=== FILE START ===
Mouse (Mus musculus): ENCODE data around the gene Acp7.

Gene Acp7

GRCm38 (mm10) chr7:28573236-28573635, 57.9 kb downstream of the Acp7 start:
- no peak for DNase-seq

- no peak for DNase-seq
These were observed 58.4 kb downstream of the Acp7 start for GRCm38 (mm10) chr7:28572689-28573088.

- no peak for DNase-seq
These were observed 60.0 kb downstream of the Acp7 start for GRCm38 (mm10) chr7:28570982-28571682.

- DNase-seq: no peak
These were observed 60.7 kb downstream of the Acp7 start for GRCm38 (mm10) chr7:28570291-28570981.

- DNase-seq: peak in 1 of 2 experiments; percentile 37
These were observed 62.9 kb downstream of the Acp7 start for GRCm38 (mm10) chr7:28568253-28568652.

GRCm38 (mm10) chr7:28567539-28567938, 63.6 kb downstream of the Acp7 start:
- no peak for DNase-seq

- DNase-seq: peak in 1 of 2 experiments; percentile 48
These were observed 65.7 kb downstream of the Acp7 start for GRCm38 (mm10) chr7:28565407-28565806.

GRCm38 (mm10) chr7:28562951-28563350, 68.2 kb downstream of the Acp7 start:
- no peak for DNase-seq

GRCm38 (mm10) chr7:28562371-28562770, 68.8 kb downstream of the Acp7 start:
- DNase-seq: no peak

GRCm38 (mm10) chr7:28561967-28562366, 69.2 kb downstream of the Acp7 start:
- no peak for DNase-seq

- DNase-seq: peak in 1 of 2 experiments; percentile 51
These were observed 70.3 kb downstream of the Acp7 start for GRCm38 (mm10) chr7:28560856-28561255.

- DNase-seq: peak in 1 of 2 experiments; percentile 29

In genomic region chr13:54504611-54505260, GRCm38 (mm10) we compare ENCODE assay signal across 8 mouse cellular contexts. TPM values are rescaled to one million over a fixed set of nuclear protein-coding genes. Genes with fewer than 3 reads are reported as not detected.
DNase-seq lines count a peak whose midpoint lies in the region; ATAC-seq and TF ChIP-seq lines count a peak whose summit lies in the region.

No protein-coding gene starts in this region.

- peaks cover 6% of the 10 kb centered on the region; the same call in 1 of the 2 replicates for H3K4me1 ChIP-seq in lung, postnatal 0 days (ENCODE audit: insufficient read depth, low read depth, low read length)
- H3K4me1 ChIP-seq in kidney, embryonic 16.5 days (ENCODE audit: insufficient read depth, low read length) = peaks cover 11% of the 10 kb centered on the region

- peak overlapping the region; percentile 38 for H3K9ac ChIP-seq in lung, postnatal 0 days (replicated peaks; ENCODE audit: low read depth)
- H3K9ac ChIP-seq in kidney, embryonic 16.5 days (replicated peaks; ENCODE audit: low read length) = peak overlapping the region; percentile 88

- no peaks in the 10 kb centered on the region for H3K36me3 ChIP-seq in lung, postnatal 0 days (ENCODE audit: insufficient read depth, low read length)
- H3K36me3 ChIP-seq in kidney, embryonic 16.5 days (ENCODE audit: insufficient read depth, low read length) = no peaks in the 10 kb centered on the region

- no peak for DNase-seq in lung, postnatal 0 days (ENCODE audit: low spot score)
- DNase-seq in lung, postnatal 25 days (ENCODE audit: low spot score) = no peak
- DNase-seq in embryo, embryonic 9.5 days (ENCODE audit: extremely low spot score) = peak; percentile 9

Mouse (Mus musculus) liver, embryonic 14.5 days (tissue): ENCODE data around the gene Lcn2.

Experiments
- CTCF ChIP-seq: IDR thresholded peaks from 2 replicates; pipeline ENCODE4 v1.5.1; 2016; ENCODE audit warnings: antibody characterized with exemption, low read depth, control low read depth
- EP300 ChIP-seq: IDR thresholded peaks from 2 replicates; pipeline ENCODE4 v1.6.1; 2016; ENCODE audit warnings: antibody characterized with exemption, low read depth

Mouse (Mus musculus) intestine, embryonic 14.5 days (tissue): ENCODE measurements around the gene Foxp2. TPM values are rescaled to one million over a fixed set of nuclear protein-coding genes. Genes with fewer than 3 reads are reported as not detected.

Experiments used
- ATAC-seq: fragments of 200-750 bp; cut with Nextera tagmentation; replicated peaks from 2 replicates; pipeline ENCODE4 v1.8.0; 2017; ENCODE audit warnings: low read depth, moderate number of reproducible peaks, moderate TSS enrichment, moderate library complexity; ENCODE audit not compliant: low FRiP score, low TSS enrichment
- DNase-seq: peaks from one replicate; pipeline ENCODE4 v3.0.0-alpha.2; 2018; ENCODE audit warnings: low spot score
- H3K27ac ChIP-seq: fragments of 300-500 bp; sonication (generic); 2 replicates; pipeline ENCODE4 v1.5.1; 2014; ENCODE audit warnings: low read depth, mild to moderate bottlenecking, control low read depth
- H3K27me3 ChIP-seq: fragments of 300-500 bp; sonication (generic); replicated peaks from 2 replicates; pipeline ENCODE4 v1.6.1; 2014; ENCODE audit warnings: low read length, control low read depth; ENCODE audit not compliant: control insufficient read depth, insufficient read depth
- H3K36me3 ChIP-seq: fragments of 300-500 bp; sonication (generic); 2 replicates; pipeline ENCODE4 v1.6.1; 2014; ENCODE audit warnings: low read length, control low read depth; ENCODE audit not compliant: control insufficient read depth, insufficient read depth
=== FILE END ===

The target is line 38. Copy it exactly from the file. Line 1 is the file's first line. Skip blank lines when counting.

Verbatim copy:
Mouse (Mus musculus) liver, embryonic 14.5 days (tissue): ENCODE data around the gene Lcn2.